Monday, April 28, 2008

Remember the Arc of Asian Democracies?

Forget the Asian Arc of Democracies.

The “Arc of Democracies”, you may remember, was a bruited alliance of India, Australia, Japan and the U.S. based on their presumed shared values as democracies and the fact that, geographically, they seemed to form an arc around authoritarian China, extending from India in the west, through Australia and on to Japan, with the US as its backstop.

The arc proposal was most strongly promoted by Australia’s long-serving prime minister John Howard and Japan’s former prime minister Shinzo Abe with the enthusiastic backing of the George W Bush administration in Washington.

The initiative, born about a year ago, did not survive, well, democracy. It only took two elections, one last July, where the opposition captured the upper house of Japan’s parliament and a general election in Australia last November, and Shinzo Abe and John Howard were history.
And so was the Arc of Democracies.

The new Australian Prime Minister Kevin Rudd repudiated the concept not long after taking office. At a newly launched “strategic dialogue” with China in February, Foreign Minister Stephen Smith said Canberra would no longer participate in the quadrilateral dialogue involving India, Japan and the US.

The Australian prime minister also made clear his opposition to the landmark bilateral security agreement that his predecessor signed with Japan in 2006. It was Tokyo’s first bilateral security agreement with a country other than the U.S. All of this leaves a pretty big missing piece in the arc.

I don’t see the other countries along the arc being too concerned about its demise either. In Japan forming “strategic alliances” was a peculiar obsession of former prime minister Abe and the nationalists on the right wing of the Liberal Democratic party. The current PM, Yasuo Fukuda, doesn’t seem to share this enthusiasm (although that might change if he is replaced by the hawkish former foreign minister Taro Aso.)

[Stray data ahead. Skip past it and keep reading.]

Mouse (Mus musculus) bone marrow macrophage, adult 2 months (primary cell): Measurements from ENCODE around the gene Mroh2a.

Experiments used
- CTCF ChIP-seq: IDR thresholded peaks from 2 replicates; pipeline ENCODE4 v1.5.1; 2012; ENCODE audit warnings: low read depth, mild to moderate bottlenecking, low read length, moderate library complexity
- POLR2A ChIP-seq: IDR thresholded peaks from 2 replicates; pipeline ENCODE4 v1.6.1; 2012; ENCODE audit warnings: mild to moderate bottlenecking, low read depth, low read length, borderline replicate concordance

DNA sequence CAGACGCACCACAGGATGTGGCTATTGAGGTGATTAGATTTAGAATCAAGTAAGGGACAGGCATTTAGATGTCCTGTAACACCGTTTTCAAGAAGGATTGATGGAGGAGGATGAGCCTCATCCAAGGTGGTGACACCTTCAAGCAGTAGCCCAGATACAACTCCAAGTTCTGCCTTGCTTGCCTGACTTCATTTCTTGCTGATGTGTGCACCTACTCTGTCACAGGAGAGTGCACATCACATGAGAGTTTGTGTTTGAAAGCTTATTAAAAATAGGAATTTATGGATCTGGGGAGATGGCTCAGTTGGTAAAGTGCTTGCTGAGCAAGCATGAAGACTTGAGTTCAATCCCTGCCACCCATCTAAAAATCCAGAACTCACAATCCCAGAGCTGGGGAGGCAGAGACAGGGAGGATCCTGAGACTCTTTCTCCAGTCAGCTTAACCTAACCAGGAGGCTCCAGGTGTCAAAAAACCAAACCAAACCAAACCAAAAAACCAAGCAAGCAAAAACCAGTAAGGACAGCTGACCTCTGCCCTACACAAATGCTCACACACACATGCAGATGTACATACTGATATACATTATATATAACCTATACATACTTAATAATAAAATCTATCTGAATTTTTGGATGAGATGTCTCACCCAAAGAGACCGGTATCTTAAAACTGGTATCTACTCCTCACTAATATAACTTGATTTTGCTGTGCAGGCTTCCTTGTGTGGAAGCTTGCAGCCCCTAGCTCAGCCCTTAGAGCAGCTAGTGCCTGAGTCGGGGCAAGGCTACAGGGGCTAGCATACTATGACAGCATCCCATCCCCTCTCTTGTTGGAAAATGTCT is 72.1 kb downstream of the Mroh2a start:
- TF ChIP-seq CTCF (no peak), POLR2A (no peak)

It was inevitably doomed by the enormous magnetic pull of China’s economy. Nobody in Asia really wants to be party to something that seems aimed at “containing” resurgent China. Said one Indian observer: “Japanese political leaders may be excited by the idea of joining hands with democratic India for promoting a new Asia, but Japanese businessmen feel more comfortable being in authoritarian China.”

The Japanese investment in China dwarfs the amount of money invested in India. For their part, Indian intellectuals and academics seem to be far more interested in China than they are in Japan; they are fascinated by another large developing nation that is growing rapidly and the lessons India can learn from it, while the Japanese economy treads water.

Of course, Australia’s Rudd is a famous Sinophile who speaks Mandarin and served in China as a diplomat. He puts the main emphasis on his country’s growing economic ties with China while downplaying India. On his first trip abroad as prime minister, Rudd visited Beijing, following stopovers in Europe and the U.S. while bypassing Japan, a slight that was noted in Tokyo. He was the first foreign leader to visit China since the disturbances in Tibet.

The Rudd government has also irritated the Japanese by taking a more high-profile stand against Japanese whaling activities in the Antarctic. To make smooth things over, the Australian PM has hastily scheduled a trip to Japan in June before participating in the G-8 Summit held this year on the island of Hokkaido.

Meanwhile, he has managed to irritate the other side of the arc by reversing a decision of the Howard government to sell uranium to India. A rejection of this sort makes it hard to nurture a closer relationship on the strategic level with New Delhi. .

That is the trouble with these so-called leagues, or arcs, or communities of democracies. They are democracies, and policy can be changed in a day at the whim of the voters. That’s why Republican Presidential candidate John McCain’s vague talk about forming new “League of Democracies” and excluding countries like China will probably go nowhere.



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